eLearning, Web 2.0, Educational Technology, Online/Distance Education, Faculty Development, and more…

Posts tagged ‘sener’

Faculty Development: Important Key to Online Learning Success

Babson recently released their 12th annual survey that tracks online education in the United States based on responses from over 2,800 CAO’s and data from IPEDS. As always, the release of this important online tracking survey has generated a lot of buzz and back-channel conversations. The Online Learning Consortium shared the survey with their members and invited us to share how our university is making online learning a success. I apologize in advance for the longer than usual post.

This blog post will highlight the University of Denver’s successful model for implementing online courses within our traditional undergraduate programs. Note that our definition of online/distance courses is a course in which “all or nearly all of the organized instruction is conducted online or by distance learning methodologies.”

How the University of Denver (DU) is Making Online Learning a Success

DU Building

 The University of Denver, a private, residential university embraced online education a bit later than some of our competitors.  Like many other colleges and universities, distance and online education at DU was primarily housed in our professional and continuing education studies division, University College. Very few online courses were offered within our traditional academic degree programs until 2009 when we started an online learning initiative.

Fourteen full-time faculty members participated in a pilot project to explore the value of providing traditional undergraduate students the opportunity to take online courses. From the very beginning, we built a comprehensive faculty development component into the program. As a private, residential university, we knew we had to provide our online students with the same type of personalized learning experience that they were accustomed to in their on-campus classrooms.

The faculty members in the pilot participated in an intensive faculty development program called the Teaching Online Workshop (TOW). The workshop allows faculty members to experience online learning first-hand from the student perspective. They learn best practices for designing and facilitating online courses, all while developing their online course as part of the required workshop activities.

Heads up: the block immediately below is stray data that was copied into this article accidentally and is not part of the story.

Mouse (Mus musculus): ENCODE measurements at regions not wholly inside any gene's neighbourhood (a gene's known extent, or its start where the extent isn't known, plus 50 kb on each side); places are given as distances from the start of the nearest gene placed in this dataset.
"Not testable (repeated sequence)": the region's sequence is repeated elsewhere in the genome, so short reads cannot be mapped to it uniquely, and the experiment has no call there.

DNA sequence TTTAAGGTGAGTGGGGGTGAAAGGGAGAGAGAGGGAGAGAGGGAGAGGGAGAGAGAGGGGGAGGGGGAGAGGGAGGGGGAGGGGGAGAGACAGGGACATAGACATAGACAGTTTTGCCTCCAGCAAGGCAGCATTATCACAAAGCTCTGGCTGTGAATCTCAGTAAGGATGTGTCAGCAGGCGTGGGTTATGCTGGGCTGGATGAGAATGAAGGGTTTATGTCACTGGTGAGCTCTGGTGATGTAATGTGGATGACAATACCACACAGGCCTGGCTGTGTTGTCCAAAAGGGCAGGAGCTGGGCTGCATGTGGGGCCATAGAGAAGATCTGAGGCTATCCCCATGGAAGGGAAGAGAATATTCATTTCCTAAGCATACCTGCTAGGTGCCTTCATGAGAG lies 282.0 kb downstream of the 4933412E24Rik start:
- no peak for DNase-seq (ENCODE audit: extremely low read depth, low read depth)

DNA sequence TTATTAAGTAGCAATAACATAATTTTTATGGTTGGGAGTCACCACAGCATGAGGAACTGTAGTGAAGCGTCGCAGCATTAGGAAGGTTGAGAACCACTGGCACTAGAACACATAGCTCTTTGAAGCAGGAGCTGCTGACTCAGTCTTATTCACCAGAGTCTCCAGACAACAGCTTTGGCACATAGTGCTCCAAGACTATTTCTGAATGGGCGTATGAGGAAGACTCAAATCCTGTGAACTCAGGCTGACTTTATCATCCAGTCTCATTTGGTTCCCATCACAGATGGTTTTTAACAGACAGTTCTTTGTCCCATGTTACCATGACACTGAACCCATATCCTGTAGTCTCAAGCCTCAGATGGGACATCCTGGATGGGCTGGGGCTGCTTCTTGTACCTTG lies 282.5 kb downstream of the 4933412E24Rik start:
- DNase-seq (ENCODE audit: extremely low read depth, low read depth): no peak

The vast majority of faculty members who participated in the pilot indicated that they felt that the faculty development activities were necessary for them to learn how to teach online, that the initial creation of an online course was time-consuming but that they would teach an online course again because of the generally positive outcomes they observed. The program has now expanded to include graduate level and hybrid courses.

Over 165 faculty members in disciplines from all areas of the university have completed the Teaching Online Workshop. Here’s what some of them said about their experience in the Teaching Online Workshop:

“Participating in the TOW helped me recognize what quality online learning looks like and changed my perception of online courses for the better. As a student in this online workshop, I was able to experience firsthand how thoughtful course design and judicious use of multimedia tools can come together to create a rich learning environment. Practically speaking, the TOW also provided a fantastic opportunity to develop a course with thoughtful feedback and ongoing support from the instructors and my colleagues. The TOW is a wonderful resource for any instructor who is new to online teaching.”
– Assistant Professor, Department of Psychology

“While demanding, the Teaching Online Workshop is well worth the effort it takes. Beyond learning how to negotiate Canvas and being introduced to the Quality Matters Program for online course design, you receive astonishingly detailed feedback as you build your course from instructors who have terrific pedagogical instincts, who review your materials with tremendous care, and who offer invaluable suggestions and strategies for improvement.”
– Professor, Department of Religious Studies